In critical scholarly discourses, theorists have traditionally approached fashion as an institutionalized system that exists independent of clothing; in that sense, fashion can be regarded as a system that encompasses both individuals like designers, among other professionals, and fashion-related institutions. Within this system, individuals and institutions collectively engage in fashion-related activities and share the same ideals about fashion; most importantly, these individuals and institutions collaborate in producing and maintaining both the ideology and culture of fashion. Eventually, both the fashion ideology and culture produced by these individuals and institutions is effectively sustained by the continuous reproduction of fashion throughout the world. The fact that what designers create are just clothes but not fashion, indicates that the clothes are later credited with the fashion quality or embraced as fashion through communicative observation. This then raises one pertinent question, regarding what qualifies clothes as fashion; in accordance with Loschek (2009, p.177), the viewer/observer determines when something becomes fashion. Thus, that which is typically recognized as fashion is a negotiated look that results from the interaction between institutions, as well as groups and individuals. 

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Exploring the idea of art

The concept of ‘art’ is equally just as complex and problematic like it ‘fashion’ counterpart; generally, art can be regarded as a process of communication, that mediates between the conscious and the subconscious minds respectively. Moreover, this communication can also be between the artist and the observer, the artist and the world, as well as between the observer and the world itself. The concept of ‘art’ achieved much of its distinct interpretation in the 16th Century western society, when painters and sculptors were highly revered and assumed a superior status compared to potters, metal workers, weavers and other makers of decorative arts (Fleming & Honour, 2009, p.2). The word ‘art’ has its origins in the Latin word ‘ars’, which fundamentally translates to ‘put together’, ‘join’ or ‘fit’; in the early English language usage, the word simply referred to ‘skill’. From the early 17th century onwards, the word ‘art’ came to be understood as the application of skill in accordance with unique aesthetic principles (Chantrell, 2002, p.30); from the 20th century, ‘art’ became designated for everything that fell out of place in the industrialized society, including subjective views of the world, as well as mythical ideas and self-determined activity.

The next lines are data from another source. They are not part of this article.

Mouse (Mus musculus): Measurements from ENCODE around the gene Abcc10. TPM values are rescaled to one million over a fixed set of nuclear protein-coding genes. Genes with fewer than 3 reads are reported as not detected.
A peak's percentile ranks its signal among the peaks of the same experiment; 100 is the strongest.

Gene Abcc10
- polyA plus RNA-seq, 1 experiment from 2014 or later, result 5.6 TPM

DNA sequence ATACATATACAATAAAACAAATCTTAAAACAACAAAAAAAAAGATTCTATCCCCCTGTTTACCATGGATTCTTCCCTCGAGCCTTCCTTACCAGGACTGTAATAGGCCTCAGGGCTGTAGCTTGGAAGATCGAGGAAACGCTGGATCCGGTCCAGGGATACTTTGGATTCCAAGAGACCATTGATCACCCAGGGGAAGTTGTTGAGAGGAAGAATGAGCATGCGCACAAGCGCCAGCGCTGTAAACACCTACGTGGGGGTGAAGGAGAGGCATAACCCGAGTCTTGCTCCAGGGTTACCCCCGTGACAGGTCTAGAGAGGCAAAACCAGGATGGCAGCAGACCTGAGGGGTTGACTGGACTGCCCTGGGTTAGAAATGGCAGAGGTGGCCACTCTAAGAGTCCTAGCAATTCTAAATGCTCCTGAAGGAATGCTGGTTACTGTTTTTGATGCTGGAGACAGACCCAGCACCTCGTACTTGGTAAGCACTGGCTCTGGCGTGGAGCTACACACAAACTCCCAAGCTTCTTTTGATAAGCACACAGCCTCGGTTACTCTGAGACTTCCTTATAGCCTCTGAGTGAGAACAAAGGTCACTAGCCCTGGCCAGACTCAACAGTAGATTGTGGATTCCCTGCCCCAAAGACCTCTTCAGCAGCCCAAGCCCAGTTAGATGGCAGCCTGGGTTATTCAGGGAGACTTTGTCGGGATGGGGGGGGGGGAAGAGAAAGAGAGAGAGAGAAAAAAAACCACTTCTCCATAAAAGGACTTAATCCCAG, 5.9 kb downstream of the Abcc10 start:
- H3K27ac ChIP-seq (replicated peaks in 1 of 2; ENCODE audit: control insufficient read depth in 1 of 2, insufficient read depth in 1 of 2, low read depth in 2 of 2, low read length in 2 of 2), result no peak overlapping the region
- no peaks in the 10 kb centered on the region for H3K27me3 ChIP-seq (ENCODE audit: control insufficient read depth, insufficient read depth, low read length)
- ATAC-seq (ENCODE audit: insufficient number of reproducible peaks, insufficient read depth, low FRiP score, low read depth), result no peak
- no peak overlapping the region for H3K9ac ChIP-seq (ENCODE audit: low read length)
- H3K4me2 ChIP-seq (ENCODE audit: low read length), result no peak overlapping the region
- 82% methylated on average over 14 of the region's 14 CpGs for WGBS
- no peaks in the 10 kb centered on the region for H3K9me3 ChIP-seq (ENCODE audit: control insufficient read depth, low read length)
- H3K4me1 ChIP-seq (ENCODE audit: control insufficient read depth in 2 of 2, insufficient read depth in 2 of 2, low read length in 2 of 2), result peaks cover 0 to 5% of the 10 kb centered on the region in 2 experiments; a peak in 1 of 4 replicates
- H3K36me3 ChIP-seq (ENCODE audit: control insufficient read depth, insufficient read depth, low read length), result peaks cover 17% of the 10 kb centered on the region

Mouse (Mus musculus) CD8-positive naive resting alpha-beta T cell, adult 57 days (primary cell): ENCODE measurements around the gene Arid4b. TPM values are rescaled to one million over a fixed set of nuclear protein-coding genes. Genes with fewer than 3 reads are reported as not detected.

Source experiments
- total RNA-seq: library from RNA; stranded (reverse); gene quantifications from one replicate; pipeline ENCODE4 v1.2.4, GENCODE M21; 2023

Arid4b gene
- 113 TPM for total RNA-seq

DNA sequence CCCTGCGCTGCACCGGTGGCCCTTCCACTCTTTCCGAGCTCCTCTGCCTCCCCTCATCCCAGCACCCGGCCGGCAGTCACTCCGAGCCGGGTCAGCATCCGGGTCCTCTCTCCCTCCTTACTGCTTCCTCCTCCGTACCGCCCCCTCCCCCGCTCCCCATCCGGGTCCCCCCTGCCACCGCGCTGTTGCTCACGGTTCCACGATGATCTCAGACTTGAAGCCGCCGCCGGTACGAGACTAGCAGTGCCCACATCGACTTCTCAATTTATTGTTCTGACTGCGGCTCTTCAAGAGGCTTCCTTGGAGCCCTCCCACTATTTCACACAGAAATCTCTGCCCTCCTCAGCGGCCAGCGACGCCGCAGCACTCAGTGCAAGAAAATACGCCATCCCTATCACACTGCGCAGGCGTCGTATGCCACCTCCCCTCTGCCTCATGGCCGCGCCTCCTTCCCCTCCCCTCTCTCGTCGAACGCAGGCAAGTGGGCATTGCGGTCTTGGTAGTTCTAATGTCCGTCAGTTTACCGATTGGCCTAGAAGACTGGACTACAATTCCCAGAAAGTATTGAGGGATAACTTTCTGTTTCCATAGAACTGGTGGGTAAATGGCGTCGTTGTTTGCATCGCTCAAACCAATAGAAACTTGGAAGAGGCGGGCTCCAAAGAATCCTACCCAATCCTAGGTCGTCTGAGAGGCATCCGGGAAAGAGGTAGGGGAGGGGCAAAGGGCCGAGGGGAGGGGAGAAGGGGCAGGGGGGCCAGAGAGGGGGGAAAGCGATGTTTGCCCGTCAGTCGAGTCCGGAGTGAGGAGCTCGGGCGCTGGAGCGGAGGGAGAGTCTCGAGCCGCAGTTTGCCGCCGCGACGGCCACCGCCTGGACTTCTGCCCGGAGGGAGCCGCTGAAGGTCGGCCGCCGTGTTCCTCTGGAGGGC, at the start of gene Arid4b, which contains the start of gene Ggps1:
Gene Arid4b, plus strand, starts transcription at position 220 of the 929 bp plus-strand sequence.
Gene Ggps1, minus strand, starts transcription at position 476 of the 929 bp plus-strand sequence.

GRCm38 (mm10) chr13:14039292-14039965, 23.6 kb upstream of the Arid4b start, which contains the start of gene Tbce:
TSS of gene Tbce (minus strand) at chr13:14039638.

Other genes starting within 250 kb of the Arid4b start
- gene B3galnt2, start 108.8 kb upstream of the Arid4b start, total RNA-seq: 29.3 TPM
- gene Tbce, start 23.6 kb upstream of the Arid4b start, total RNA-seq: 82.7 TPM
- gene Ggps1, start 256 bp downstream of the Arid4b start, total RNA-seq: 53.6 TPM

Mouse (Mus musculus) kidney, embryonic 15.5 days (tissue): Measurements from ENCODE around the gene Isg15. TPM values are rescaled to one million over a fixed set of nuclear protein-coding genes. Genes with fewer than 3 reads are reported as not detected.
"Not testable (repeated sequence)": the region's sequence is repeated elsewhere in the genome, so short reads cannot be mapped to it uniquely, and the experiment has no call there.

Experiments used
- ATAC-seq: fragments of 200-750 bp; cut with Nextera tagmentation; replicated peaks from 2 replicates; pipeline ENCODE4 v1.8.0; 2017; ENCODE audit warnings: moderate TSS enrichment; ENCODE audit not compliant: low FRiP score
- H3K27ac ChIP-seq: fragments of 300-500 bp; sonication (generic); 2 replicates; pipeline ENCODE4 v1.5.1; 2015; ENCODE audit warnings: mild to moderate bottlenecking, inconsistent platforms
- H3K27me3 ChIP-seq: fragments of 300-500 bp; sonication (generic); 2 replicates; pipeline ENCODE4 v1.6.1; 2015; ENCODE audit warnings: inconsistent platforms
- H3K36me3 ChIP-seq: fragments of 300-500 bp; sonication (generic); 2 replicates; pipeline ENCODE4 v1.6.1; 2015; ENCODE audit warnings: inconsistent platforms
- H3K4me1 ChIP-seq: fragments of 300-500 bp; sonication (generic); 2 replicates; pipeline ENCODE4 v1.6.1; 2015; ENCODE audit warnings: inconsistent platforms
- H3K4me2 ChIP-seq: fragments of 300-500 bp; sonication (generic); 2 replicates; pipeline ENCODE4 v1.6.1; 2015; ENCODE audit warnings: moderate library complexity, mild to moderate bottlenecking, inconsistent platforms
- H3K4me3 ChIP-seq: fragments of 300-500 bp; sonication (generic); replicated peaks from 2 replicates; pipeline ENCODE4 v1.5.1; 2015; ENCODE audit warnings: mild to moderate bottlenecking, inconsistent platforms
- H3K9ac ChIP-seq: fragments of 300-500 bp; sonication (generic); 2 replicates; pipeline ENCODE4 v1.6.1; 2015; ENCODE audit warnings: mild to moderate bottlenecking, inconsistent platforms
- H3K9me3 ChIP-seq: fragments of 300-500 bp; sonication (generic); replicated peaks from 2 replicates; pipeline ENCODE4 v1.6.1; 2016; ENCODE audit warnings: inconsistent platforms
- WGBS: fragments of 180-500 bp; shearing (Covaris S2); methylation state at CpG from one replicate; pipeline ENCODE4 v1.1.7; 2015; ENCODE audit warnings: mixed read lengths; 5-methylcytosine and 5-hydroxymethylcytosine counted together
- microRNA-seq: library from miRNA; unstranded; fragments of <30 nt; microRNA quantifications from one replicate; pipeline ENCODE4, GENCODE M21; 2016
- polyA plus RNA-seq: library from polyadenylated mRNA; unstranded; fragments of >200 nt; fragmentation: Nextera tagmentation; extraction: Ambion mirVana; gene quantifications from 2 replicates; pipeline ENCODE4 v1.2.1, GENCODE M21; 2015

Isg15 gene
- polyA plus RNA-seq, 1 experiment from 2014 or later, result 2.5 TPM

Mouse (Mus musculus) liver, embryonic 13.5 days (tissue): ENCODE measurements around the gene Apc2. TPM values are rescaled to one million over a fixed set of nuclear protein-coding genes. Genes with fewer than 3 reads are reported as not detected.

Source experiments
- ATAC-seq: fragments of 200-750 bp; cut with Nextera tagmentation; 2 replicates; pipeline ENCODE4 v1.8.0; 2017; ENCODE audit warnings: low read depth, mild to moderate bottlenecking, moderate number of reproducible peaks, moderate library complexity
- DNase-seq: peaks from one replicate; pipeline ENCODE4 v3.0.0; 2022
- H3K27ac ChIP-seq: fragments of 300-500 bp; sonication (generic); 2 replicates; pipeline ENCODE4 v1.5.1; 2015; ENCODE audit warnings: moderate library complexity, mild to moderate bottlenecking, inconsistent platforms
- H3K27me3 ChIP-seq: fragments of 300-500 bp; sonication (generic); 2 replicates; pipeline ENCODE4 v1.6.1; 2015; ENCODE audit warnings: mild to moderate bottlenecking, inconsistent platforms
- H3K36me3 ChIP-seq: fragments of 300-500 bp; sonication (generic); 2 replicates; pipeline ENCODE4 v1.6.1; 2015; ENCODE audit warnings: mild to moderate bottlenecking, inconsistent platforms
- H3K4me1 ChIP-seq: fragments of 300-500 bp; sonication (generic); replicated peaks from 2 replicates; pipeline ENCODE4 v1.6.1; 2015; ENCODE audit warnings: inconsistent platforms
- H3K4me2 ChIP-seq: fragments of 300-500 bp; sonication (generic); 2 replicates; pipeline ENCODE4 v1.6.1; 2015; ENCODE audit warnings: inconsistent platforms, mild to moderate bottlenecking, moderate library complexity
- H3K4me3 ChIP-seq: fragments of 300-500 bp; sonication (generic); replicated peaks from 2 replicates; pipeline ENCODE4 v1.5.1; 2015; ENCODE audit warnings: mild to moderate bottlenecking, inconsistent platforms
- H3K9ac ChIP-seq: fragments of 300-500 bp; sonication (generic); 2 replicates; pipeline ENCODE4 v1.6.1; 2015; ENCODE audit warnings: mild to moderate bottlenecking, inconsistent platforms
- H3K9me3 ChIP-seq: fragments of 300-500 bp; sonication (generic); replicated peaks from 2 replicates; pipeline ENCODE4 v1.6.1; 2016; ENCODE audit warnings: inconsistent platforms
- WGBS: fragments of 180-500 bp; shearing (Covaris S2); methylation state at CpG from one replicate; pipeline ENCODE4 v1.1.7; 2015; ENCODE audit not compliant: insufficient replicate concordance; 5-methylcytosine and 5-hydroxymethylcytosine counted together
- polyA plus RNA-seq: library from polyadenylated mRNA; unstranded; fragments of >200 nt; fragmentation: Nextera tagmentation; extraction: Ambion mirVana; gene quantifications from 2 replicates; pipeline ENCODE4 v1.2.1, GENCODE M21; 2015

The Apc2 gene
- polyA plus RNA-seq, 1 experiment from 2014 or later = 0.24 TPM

Art has been increasingly liberalized in contemporary times, unlike in the past, when it was strictly a profession in its own right while most paintings as well as sculptures were largely commissioned. For a long time, most painters in the west were principally tasked with the responsibility of portraying European rulers and to consolidate their reign through a depiction of fashion, besides documenting the lives of the common folk. For that matter, paintings as well as sculpting and most other forms of visual representation were hardly used for self-serving reasons; artwork was principally created for a specific purpose such as spiritual as well as socio-political functions. Contrariwise, contemporary art has increasingly been diversified and no matter if is exclusively created to express a subjective feeling or as a commissioned artwork, it often comments on or reflects on the environment within which it is produced. 

Contemporary art is not only challenging, but also extremely provocative and interrogative; these kinds of artworks generally employ diverse approaches and stress their content. Consequently, the concept of ‘art’ has increasingly become elusive and difficult to define, especially considering that nearly anything can pass as art nowadays; thus, while the term ‘art’ is one of the most debated concepts, it still remains problematic. The apparent elusiveness of the concept of ‘art’ is further compounded by the fact that the definition of ‘art’ keeps shifting depending on the context; it is widely acknowledged that a work of art is entirely constructed by the viewers or observers that look at it, thereby making it survive through their praises or criticisms respectively (Loschek 2009, p.205). 

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The idea of fashion as art

The question of whether fashion should be regarded as a form of art in its own right has been highly debated, especially given that fashion and art have traditionally been crisscrossing each other’s domains. Both fashion and artworks constitute the visual culture, which not only entails form, but also colour and textures; indeed, fashion has proven to be just as technically and conceptually rich as art.  Regardless of the divergent views regarding whether fashion qualifies as an art form or not, it is obvious that fashion and art are related. Fashion and art have often been closely related from the early 20th century, when the former started tapping into the later as its source of motivation while the artists started collaborating on creative projects with designers. Specifically, Geczy & Karaminas (2012, p.1) highlight that the dynamic link between the body and artistic expression fascinated artists and drew them into forming even closer working relationships.